He said he believes the root of the problem is a manufacturing defect in the steering and/or suspension system.
"I reported this to Transport Canada, because, as an engineer, I have an obligation to report anything that is unsafe to the general public," Hoar said.
Automotive industry critic Phil Edmonston — author of the Lemon-Aid consumer guides — has reviewed the Warren file and other complaints about the so-called "death wobble" and its impact.
"People are calling it a death wobble because that is what it is," said Edmonston. "It can just lock up — or it can dis-attach itself. The vehicle can go out of control."
Dozens of complaints about this have been posted on the U.S. website safercar.gov.
The National Highway Traffic Safety Administration announced in April that it is doing a preliminary investigation of some 160,000 2008-11 Dodge Ram 2500 and 3500 models, for possible outer tie rod failures.
Recall possible: Edmonston
That type of investigation is often a precursor to a recall.
"I expect the proof that is there is going to lead to a recall campaign," said Edmonston. "And the customers, the owners of these vehicles, will probably have a fix coming down the line shortly."
Chrysler Canada declined a request by CBC News for an interview.
The company sent a statement, which reads: "The name [death wobble] given to this condition has no basis in fact. All manufactured vehicles equipped with a solid axle can be susceptible to this condition and, if experienced, it is routinely corrected. Indeed, this is not a safety issue, and there are no injuries involving Chrysler Group vehicles related to this allegation."
"All Chrysler Group vehicles meet or exceed every applicable government safety standard…the safety of our customers comes first."
"What we are seeing is denial, denial and denial," said Edmonston.
"In 40 some years as a consumer advocate in the automobile industry I have never seen a company so pig-headed — that they never wanted to admit a problem was obvious with their vehicles."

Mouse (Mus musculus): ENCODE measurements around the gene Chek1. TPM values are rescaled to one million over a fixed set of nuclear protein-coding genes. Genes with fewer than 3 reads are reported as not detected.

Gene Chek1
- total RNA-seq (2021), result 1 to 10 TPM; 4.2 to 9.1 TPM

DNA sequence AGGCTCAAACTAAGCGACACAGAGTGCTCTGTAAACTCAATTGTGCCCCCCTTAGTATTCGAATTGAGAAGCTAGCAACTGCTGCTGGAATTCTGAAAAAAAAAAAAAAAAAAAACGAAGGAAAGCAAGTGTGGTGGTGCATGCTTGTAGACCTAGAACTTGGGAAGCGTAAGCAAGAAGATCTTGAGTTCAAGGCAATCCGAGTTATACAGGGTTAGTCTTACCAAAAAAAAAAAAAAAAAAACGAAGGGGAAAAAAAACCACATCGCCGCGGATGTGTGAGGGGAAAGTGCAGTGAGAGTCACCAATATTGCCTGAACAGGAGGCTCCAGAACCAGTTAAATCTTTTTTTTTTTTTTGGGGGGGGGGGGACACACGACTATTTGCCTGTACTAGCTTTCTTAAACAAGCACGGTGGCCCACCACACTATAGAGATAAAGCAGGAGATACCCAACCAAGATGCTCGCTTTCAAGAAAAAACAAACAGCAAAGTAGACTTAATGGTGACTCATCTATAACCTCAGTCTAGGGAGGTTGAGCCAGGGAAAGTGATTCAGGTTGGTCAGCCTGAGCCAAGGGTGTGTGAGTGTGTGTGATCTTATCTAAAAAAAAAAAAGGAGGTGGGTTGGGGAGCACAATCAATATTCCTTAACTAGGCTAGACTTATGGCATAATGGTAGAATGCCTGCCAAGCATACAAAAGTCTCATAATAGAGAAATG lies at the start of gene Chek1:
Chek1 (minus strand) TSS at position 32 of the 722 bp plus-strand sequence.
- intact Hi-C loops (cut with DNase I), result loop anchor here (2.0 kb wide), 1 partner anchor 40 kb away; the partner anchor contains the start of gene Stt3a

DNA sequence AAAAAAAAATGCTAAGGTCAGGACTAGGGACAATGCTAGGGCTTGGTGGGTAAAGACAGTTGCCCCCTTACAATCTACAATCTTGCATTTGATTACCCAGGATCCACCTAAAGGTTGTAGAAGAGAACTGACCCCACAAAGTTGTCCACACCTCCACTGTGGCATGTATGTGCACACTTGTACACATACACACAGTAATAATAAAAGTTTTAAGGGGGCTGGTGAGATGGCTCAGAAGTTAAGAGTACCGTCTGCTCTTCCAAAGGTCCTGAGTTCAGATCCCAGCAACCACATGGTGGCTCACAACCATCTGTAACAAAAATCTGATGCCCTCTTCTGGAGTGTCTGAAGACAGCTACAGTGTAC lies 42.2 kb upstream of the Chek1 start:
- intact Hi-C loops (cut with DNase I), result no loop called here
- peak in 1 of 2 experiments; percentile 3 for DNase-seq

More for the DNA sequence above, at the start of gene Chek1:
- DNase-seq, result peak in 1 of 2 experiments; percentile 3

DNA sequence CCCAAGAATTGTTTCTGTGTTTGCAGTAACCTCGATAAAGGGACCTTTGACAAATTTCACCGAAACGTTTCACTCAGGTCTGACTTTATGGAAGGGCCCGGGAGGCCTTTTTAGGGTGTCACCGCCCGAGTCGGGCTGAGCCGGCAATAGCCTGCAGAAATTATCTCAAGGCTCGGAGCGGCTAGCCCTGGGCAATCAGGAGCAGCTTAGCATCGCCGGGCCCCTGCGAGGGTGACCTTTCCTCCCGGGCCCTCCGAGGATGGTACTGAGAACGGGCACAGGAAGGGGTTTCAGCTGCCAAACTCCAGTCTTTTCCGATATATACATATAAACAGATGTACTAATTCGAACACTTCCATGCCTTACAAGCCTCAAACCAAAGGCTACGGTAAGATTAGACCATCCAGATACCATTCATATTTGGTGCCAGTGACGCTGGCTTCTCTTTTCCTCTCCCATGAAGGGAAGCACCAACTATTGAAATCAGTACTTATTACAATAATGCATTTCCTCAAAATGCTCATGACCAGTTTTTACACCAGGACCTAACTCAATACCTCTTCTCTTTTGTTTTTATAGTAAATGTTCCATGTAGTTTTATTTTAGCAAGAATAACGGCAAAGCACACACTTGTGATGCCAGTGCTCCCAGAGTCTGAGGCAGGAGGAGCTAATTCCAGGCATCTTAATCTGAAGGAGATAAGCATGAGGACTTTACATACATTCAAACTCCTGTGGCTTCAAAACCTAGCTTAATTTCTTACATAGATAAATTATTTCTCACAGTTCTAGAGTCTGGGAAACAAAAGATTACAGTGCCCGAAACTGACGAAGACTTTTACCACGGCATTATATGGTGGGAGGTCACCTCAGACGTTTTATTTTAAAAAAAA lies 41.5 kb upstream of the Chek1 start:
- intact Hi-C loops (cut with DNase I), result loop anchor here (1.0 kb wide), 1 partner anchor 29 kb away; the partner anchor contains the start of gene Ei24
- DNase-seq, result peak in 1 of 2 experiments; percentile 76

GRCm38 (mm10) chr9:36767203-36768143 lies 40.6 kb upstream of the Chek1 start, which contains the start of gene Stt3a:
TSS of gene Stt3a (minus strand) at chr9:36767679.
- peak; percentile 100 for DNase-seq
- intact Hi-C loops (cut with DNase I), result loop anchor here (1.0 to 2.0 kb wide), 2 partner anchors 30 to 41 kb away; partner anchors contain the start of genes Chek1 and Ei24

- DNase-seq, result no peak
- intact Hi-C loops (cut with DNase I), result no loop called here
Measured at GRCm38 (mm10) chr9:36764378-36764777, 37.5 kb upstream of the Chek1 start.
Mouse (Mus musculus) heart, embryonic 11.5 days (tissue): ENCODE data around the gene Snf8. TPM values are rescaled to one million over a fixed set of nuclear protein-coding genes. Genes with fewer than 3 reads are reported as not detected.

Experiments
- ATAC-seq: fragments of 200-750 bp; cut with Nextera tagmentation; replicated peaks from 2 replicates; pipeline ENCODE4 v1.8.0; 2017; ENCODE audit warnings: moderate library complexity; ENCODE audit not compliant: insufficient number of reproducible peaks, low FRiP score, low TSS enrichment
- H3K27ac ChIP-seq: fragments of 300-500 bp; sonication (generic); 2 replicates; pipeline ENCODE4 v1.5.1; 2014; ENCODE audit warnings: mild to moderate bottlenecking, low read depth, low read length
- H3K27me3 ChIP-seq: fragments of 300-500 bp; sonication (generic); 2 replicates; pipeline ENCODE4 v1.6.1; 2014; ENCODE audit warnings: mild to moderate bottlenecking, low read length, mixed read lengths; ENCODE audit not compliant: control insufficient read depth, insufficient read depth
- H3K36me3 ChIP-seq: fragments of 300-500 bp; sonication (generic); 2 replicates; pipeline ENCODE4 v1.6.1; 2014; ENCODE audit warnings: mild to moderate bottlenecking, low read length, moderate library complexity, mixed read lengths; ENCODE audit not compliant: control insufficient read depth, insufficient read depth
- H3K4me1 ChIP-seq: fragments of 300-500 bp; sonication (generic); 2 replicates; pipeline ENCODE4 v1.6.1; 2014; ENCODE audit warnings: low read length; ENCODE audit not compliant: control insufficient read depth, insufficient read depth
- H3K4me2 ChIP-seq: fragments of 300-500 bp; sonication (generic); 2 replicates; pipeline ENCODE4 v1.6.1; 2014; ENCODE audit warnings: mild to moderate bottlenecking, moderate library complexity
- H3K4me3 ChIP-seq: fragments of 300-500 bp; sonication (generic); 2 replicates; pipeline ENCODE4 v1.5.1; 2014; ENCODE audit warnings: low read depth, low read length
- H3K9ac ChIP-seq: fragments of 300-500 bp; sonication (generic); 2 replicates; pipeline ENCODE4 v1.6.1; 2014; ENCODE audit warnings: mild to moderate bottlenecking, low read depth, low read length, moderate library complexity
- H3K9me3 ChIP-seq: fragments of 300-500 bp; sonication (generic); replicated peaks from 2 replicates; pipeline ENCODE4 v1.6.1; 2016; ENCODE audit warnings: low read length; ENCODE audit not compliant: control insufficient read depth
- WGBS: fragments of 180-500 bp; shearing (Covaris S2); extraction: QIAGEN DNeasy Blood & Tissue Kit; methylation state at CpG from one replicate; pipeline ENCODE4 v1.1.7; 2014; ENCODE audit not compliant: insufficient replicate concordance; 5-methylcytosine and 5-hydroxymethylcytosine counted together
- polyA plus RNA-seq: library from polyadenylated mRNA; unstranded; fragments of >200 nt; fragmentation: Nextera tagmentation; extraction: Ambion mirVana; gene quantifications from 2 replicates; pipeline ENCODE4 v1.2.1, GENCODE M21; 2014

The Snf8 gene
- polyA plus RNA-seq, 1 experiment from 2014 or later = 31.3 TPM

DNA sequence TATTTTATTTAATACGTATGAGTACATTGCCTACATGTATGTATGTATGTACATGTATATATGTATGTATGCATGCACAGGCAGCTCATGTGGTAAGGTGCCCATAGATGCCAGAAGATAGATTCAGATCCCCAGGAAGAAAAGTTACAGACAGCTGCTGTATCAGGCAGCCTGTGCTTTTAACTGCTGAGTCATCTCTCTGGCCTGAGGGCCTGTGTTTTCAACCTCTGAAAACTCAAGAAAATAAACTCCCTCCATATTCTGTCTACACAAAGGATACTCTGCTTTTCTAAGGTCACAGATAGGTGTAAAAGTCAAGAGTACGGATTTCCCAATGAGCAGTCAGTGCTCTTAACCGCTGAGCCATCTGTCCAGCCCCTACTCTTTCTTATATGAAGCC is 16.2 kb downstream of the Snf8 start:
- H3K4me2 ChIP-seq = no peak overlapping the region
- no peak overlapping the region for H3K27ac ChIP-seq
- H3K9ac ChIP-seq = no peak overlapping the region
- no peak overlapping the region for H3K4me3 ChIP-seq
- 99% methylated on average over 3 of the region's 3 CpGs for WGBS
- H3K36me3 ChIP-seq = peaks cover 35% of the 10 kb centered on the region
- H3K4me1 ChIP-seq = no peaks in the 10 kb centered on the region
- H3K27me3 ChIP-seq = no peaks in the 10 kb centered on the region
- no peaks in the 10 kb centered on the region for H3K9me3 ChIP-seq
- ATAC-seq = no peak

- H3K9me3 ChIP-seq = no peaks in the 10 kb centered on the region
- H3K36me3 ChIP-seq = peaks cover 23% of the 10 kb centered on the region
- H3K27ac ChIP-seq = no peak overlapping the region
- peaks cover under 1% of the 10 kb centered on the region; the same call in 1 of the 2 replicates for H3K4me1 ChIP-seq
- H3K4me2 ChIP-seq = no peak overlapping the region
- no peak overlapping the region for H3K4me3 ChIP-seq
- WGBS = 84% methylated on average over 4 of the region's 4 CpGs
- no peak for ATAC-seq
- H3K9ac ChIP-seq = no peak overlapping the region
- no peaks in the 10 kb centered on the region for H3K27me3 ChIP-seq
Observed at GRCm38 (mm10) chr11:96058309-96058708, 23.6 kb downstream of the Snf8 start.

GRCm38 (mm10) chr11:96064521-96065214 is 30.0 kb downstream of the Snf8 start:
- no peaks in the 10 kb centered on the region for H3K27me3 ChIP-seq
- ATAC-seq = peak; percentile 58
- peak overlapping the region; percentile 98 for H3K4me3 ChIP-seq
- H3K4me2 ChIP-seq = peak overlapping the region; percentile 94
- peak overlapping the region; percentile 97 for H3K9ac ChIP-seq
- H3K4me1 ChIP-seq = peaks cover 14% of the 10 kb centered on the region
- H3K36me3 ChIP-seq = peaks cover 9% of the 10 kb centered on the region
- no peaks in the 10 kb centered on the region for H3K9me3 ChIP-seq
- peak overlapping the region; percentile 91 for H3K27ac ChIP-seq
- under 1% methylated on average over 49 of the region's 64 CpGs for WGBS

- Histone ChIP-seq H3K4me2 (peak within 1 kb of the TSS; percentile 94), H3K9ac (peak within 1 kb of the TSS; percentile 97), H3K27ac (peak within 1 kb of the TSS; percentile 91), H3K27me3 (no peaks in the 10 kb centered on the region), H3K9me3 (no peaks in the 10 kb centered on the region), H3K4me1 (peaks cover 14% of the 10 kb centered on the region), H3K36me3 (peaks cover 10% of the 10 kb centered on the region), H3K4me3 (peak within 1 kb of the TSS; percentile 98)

Chrysler refused to comment on the Warren case, because it is currently under review by an arbitrator with the Canadian Motor Vehicle Arbitration Plan (CAMVAP).
CAMVAP is a national program that rules on consumer complaints, supported by the automotive industry. Manufacturers can be ordered to buy back defective vehicles, if they've been driven less than 60,000 kilometres. It can also order repairs and compensation for consumers.
High claim rate
A review of CAMVAP statistics shows — of the Big Three carmakers in North America — 58 per cent of the claims in 2009 were about Chrysler vehicles, compared to 24 per cent for Ford and 18 per cent for General Motors.
Chrysler also had a higher buyback rate than the others — 46 per cent — as opposed to 14 per cent for Ford and 32 per cent for GM.
Warren filed his claim in June 2010, but a buyback is not possible in his case, because his vehicle mileage is over the limit.
In September, in a "final" award, CAMVAP ordered Chrysler to fix the Warren vehicle's "defect" and pay the couple $2,000 in compensation for past repairs.
"It is reasonable to conclude that absent a defect of assembly or materials, it is highly unlikely that there would have been repeated failures of the steering box assembly in this vehicle," wrote arbitrator Robert Nairn.
Chrysler has since disputed part of that ruling, saying modifying the frame, as ordered, would effectively undo the vehicle's safety certification.
"Chrysler Canada Inc. nor a Chrysler dealer will participate in de-certifying the Safety Certification of this vehicle," the company wrote.
"To fix their problem I think they need to spend a little less time fighting and a little more time fixing," said Warren.
"Take the thing — and figure out what is wrong with it. There are many thousands of these trucks on the road."
"It should have been fixed a long, long time ago," said Jennifer Warren. "I feel like we are being ignored and nobody is saying, 'Hey, this really is a problem.'"
Warren said at one point Chrysler offered him a discount to trade in the vehicle, but he and his wife don't want to put a new owner at risk.
"We've gotten lucky four times. Sooner or later your luck runs out."